A time to rethink

Linked with Samir Kassir – Liban (May 5, 1960 – June 2, 2005), with The Democratic Left Movement DLM, and with Why do many Muslims mistrust secularism.

By Samir Kassir, Sept. 18, 2001.

2 Excerpt: … How to avoid the “bloc” effect:

Is it still possible to stop the dawning of a “Huntingdonian” era, given the violence of the oppositions? Much will depend on the character which the war assumes, and on the diplomatic efforts that are (or aren’t) deployed in order to prevent the kinds of chain reaction that can only fuel a “bloc” mentality. But while military operations and political tactics seem to lead inevitably to confrontation, a re-consideration of ideological assumptions still might help to lessen this.

So then this ideological re-examination is vital. This does not just concern the West. The Arab world needs to make a supreme effort and commitment to end the kinds of ambiguity that sustain a confrontational cultural logic.

We need to counteract the “victim status” to which Arabic societies have become accustomed. We should not try to do this by cultivating a power complex, or a spirit of revenge, but by accepting the idea that, although the twentieth century has brought defeats to the Arabic world, it has given it many tools which may contribute usefully to a progressive agenda.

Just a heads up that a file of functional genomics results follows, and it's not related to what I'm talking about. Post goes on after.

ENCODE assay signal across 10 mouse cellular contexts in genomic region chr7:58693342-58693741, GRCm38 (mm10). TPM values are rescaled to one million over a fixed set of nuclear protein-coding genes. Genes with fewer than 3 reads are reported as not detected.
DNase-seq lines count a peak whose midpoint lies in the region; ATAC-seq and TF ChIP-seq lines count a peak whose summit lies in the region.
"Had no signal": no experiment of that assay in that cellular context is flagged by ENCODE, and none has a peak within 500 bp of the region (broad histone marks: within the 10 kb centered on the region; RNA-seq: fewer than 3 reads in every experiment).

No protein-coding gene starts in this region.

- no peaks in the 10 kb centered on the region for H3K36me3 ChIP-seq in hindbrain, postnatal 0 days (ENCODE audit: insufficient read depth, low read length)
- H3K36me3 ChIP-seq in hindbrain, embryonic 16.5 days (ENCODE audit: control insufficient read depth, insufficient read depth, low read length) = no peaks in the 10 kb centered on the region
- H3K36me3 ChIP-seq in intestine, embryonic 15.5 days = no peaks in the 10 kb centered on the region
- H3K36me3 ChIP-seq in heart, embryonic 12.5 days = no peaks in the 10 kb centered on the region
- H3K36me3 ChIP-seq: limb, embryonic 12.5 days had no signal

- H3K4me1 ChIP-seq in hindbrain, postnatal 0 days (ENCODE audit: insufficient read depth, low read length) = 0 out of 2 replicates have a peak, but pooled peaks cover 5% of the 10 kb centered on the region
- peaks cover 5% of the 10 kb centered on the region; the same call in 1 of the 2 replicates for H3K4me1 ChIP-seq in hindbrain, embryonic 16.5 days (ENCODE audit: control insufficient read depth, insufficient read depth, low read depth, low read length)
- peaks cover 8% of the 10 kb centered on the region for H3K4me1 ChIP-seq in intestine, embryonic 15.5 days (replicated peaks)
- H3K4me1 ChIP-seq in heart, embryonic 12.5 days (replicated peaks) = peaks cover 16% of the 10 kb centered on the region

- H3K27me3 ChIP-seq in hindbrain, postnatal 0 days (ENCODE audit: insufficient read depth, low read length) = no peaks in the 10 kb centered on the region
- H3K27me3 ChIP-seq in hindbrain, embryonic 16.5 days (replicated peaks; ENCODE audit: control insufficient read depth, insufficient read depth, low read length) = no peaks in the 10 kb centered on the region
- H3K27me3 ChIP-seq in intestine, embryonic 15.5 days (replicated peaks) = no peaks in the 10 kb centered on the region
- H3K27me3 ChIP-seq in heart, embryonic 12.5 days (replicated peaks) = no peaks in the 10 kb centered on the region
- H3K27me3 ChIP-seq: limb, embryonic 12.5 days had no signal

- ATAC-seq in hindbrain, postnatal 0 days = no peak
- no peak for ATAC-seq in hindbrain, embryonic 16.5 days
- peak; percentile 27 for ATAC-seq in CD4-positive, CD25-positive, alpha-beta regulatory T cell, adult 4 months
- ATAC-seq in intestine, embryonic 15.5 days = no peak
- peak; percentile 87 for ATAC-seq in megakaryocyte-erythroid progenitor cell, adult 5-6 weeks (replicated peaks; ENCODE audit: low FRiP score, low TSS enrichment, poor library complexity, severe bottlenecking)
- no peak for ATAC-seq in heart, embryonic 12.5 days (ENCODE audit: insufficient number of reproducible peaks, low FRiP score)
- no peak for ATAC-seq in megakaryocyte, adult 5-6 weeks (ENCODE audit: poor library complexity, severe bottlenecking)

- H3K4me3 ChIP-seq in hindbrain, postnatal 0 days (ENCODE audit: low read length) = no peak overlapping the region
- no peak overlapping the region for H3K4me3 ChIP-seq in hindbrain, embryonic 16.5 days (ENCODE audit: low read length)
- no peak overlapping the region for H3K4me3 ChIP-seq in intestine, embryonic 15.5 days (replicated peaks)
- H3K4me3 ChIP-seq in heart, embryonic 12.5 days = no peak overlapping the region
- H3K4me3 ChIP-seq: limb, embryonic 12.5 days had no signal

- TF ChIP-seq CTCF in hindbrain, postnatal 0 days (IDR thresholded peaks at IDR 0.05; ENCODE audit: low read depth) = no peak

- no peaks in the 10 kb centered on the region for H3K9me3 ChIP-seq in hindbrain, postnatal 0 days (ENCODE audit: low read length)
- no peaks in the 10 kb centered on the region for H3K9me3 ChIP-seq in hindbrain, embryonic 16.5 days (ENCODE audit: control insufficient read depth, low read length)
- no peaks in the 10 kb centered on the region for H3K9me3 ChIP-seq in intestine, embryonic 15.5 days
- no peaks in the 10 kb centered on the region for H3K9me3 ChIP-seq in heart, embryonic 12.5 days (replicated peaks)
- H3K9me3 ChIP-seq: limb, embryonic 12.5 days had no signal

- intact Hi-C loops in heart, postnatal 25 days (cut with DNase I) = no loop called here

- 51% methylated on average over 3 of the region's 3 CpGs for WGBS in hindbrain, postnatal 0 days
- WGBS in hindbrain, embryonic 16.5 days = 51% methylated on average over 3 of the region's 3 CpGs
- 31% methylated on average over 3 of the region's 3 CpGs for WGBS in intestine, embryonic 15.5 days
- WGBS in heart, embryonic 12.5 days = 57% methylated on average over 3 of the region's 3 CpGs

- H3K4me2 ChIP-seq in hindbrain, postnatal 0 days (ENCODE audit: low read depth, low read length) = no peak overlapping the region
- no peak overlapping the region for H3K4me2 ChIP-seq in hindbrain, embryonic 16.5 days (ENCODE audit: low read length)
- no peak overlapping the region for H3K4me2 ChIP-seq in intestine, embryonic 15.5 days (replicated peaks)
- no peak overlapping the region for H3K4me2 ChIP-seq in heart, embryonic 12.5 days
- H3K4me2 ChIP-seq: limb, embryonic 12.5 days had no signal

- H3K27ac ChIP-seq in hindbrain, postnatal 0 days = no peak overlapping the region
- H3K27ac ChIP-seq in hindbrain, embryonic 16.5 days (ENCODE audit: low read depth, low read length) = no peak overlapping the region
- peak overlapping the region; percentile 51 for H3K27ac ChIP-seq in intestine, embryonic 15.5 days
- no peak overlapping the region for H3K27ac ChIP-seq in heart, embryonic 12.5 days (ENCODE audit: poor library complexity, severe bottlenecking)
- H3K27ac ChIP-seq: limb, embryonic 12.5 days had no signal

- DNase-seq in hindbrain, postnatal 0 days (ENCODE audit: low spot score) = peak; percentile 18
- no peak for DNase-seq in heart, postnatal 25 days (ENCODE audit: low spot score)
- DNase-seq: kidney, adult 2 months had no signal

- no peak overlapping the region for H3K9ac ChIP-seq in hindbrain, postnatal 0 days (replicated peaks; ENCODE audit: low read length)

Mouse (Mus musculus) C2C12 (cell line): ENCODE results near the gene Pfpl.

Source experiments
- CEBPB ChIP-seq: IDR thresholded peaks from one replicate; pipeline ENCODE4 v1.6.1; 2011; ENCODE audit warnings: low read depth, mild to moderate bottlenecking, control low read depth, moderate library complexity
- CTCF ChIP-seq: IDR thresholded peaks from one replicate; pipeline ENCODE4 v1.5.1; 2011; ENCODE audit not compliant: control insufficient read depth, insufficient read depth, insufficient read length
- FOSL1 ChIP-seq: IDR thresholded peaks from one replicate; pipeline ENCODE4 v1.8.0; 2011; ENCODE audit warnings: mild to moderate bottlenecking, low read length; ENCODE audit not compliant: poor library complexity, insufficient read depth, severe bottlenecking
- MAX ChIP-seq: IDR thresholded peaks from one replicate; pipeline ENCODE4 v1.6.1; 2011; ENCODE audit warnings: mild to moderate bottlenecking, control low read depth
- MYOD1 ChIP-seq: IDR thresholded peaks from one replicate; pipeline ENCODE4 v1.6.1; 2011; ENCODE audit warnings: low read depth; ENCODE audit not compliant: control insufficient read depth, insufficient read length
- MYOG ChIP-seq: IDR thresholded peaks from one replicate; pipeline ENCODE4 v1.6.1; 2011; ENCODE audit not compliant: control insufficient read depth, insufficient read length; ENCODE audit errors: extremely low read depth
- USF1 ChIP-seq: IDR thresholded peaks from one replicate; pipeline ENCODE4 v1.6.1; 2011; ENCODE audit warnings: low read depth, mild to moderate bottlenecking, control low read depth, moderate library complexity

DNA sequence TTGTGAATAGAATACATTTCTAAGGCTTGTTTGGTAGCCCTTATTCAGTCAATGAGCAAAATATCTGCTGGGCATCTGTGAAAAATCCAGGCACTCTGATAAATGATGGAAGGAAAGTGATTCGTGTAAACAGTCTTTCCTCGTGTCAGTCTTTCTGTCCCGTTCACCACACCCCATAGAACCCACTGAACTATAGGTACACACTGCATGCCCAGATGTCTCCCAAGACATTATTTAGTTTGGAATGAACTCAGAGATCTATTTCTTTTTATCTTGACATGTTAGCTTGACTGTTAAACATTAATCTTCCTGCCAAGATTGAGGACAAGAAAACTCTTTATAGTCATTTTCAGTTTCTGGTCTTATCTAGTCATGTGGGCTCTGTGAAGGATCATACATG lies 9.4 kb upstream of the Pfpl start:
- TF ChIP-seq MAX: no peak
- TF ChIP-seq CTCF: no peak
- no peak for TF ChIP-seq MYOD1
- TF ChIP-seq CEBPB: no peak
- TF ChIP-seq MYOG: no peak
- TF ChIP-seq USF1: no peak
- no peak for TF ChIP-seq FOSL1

We must abandon a negative Arab-centrism (or Islam-centrism) that perceives the world as an abiding political or military threat, as the extremists do; or as a social threat, as do the so-called moderates.

We must give up essentialist justifications such as those exemplified by the silence which has surrounded the protracted affair of the western hostages in Lebanon in the 1980s; or the complacency of the attitudes to the fatwah against Salman Rushdie. We must accept the idea that democratic values have become one of the common heritages of humanity.

This is not impossible. But it is also not made easier by the fact that the elite, which could facilitate this change, is caught between non-democratic powers frequently supported by the West, on the one hand, and radical Islamic movements on the other.

The task would be greatly helped if the West were prepared to make a similar effort. Such an effort would need to acknowledge several precepts. First, that the vision that the West has used to define Arabs has served to protect very specific strategic interests. These have included the manipulation of governments and of groups reclaiming political Islamism against nationalist Arabic and leftist movements. Second, it would need to recognise that the Arabic search for justice, most strikingly in the conflict with Israel, was not born out of a rejection of the “Other”.

It is easy to allow oneself to give in to the idea of a clash of civilisations. But at a time when it is clear how hard it is to export the idea of democracy, this would be a great shame. (full text).

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